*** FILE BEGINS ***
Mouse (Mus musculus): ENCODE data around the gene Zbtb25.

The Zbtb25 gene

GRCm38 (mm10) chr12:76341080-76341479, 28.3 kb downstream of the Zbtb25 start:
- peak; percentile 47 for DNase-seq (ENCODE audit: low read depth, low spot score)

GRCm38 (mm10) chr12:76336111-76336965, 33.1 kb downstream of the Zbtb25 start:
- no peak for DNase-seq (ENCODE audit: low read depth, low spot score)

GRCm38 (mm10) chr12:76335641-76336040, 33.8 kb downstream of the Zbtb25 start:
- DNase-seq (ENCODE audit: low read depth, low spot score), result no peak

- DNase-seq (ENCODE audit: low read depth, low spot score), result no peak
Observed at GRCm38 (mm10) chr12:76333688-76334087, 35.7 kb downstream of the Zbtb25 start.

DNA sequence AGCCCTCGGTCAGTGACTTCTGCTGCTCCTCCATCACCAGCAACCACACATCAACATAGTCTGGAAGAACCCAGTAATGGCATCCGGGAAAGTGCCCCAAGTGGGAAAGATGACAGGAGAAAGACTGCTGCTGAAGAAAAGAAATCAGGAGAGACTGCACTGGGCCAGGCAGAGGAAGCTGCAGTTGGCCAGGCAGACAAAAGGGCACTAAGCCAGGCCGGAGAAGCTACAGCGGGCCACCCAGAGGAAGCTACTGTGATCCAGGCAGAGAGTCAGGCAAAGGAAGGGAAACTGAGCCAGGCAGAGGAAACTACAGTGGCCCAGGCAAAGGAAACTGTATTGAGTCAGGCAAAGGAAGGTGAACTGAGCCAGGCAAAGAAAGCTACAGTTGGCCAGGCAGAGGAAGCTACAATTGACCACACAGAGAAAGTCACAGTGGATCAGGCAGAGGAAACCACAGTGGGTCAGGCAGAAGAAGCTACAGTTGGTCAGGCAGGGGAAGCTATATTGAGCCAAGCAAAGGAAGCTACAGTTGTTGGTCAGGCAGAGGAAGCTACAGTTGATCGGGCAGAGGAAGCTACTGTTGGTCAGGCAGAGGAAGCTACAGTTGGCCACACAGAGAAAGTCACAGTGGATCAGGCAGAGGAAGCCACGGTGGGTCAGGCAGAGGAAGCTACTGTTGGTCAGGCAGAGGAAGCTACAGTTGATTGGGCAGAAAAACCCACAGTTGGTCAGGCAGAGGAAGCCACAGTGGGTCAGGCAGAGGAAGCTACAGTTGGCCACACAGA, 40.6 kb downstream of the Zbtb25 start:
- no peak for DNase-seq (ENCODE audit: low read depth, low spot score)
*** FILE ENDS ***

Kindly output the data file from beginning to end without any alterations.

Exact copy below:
Mouse (Mus musculus): ENCODE data around the gene Zbtb25.

The Zbtb25 gene

GRCm38 (mm10) chr12:76341080-76341479, 28.3 kb downstream of the Zbtb25 start:
- peak; percentile 47 for DNase-seq (ENCODE audit: low read depth, low spot score)

GRCm38 (mm10) chr12:76336111-76336965, 33.1 kb downstream of the Zbtb25 start:
- no peak for DNase-seq (ENCODE audit: low read depth, low spot score)

GRCm38 (mm10) chr12:76335641-76336040, 33.8 kb downstream of the Zbtb25 start:
- DNase-seq (ENCODE audit: low read depth, low spot score), result no peak

- DNase-seq (ENCODE audit: low read depth, low spot score), result no peak
Observed at GRCm38 (mm10) chr12:76333688-76334087, 35.7 kb downstream of the Zbtb25 start.

DNA sequence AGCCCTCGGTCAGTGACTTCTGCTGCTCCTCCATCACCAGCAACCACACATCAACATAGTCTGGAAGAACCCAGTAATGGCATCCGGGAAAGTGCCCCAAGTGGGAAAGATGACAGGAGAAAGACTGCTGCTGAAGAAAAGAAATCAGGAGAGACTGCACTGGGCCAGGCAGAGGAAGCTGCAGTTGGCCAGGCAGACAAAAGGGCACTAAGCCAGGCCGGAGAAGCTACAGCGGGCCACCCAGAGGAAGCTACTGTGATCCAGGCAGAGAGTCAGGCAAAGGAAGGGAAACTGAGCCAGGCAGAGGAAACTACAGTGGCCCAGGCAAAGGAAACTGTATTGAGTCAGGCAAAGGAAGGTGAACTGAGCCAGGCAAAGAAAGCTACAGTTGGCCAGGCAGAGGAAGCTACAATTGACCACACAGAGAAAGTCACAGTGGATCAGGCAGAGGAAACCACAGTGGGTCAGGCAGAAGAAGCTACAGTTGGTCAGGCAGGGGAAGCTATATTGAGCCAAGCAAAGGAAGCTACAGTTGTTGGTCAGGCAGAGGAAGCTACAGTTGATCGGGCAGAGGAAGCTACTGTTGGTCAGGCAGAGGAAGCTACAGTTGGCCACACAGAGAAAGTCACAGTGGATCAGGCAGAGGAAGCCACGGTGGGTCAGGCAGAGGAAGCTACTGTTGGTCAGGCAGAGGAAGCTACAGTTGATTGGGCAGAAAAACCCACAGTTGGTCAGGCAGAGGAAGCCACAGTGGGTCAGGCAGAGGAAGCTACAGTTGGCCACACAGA, 40.6 kb downstream of the Zbtb25 start:
- no peak for DNase-seq (ENCODE audit: low read depth, low spot score)